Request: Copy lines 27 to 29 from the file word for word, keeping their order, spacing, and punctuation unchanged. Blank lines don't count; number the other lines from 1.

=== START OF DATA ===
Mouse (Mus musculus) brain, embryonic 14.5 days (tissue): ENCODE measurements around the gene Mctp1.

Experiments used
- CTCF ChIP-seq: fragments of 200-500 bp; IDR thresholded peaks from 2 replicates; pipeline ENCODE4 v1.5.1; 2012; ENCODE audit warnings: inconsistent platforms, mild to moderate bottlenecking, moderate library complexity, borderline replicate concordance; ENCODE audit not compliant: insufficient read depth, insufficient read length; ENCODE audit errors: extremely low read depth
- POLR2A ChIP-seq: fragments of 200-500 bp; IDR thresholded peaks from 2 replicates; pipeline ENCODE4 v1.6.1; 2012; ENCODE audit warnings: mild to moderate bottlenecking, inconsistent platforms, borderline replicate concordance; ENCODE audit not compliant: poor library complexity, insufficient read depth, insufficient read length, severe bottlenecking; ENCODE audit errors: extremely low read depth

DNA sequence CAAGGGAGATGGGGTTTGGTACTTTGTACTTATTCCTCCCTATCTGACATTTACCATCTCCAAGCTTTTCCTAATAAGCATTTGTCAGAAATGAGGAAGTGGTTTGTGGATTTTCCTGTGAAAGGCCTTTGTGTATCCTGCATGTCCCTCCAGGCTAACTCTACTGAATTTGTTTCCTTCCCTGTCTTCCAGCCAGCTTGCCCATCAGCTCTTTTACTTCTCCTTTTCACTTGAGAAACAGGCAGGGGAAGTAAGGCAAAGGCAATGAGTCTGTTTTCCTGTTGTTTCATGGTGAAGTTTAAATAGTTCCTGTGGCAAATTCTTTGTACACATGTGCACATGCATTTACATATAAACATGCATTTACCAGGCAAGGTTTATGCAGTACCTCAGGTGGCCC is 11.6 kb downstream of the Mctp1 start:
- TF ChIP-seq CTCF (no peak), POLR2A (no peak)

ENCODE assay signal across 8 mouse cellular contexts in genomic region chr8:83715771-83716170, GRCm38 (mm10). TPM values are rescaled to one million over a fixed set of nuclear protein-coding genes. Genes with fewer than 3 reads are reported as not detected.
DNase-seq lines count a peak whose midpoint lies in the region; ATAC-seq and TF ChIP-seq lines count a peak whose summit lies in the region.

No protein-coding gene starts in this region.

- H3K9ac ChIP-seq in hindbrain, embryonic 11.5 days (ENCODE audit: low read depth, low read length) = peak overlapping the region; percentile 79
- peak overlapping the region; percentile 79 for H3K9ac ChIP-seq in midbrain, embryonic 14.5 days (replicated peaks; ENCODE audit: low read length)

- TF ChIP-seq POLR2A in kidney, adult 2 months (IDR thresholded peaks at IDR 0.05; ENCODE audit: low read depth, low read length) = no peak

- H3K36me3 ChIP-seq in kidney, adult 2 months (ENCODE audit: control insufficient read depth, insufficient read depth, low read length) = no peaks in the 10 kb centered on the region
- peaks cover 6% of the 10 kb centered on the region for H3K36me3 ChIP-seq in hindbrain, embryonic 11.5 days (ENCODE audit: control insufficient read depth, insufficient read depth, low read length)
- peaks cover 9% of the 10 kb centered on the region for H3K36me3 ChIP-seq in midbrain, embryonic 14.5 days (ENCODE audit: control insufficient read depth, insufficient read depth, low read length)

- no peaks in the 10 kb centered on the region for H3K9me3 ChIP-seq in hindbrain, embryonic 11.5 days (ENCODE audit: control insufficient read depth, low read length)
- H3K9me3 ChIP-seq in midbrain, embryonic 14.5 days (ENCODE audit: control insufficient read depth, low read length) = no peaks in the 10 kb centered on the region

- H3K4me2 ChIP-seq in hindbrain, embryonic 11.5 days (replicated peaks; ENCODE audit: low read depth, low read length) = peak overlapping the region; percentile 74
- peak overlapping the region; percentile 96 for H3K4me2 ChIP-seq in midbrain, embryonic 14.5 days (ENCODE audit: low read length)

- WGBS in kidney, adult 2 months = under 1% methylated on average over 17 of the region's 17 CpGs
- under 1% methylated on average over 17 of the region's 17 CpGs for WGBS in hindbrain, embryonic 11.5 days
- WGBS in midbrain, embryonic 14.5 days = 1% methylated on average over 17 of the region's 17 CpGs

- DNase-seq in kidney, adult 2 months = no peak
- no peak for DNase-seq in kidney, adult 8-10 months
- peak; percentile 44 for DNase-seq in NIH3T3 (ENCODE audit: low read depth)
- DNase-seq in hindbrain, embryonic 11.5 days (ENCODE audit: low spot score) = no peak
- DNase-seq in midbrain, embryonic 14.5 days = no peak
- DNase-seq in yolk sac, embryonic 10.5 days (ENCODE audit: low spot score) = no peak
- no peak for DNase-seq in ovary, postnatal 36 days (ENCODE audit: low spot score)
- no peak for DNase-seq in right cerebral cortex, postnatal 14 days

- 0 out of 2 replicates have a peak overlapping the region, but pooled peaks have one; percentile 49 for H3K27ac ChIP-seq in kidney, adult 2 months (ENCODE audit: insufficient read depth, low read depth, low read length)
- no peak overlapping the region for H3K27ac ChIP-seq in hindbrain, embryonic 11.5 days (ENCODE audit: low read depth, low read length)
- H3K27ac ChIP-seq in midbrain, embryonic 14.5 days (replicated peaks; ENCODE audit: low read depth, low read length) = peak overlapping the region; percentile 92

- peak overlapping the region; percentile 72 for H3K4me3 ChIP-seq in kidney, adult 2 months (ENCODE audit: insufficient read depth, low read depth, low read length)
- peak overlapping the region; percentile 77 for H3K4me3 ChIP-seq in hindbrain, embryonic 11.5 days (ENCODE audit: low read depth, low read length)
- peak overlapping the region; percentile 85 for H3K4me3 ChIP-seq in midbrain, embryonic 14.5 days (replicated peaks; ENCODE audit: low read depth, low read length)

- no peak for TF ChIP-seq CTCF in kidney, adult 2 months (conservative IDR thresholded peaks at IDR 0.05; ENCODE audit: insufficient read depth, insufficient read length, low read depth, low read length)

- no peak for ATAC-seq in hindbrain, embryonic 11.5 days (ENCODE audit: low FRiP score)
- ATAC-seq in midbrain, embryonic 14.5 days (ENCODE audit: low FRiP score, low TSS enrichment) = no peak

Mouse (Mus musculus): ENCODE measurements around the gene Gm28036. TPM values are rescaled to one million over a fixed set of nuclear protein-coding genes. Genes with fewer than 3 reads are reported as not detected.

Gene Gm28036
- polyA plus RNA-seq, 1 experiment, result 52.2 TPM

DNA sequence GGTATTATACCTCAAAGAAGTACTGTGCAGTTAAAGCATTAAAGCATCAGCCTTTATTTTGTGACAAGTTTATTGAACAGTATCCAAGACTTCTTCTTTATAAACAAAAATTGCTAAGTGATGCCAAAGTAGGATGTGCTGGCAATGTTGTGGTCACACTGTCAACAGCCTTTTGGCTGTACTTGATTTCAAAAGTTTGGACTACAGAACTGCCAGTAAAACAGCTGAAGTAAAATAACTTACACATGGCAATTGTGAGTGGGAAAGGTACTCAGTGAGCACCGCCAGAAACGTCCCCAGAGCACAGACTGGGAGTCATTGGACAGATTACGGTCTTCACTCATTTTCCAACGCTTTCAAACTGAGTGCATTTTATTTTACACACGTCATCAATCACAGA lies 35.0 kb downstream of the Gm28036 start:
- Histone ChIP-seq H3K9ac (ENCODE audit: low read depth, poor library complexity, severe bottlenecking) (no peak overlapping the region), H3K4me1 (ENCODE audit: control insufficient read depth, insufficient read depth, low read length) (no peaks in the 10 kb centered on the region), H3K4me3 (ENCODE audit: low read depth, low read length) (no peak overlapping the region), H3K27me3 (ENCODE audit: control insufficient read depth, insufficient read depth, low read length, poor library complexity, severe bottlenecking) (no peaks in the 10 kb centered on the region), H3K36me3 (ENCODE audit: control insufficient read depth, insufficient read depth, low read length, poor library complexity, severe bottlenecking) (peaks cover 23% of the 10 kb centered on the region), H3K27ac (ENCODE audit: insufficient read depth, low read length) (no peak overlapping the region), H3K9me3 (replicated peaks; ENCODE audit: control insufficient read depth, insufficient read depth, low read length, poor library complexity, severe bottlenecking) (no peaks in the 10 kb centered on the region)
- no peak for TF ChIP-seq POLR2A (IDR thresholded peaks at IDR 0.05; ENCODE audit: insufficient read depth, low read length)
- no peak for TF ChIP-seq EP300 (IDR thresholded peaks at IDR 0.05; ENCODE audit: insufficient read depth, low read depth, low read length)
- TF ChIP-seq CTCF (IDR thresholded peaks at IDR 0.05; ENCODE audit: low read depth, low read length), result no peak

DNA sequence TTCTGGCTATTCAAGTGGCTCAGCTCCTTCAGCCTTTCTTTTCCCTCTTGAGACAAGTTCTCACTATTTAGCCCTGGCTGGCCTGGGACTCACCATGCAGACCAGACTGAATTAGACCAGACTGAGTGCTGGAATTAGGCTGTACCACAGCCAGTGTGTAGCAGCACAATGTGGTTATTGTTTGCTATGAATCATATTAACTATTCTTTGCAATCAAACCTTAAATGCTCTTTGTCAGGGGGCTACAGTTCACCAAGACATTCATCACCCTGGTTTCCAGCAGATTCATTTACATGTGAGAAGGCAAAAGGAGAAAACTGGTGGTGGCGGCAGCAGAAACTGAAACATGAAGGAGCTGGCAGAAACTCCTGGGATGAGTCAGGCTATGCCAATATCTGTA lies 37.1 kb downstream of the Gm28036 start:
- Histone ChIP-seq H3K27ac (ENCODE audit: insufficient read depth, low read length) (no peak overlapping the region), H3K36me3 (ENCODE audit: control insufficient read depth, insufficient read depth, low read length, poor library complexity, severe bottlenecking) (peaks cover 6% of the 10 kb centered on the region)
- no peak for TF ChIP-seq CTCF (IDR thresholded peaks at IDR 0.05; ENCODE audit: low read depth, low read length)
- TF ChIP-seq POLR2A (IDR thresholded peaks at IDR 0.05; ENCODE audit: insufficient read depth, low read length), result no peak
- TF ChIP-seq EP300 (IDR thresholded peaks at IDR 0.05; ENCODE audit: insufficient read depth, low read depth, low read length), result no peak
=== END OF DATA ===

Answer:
- DNase-seq in midbrain, embryonic 14.5 days = no peak
- DNase-seq in yolk sac, embryonic 10.5 days (ENCODE audit: low spot score) = no peak
- no peak for DNase-seq in ovary, postnatal 36 days (ENCODE audit: low spot score)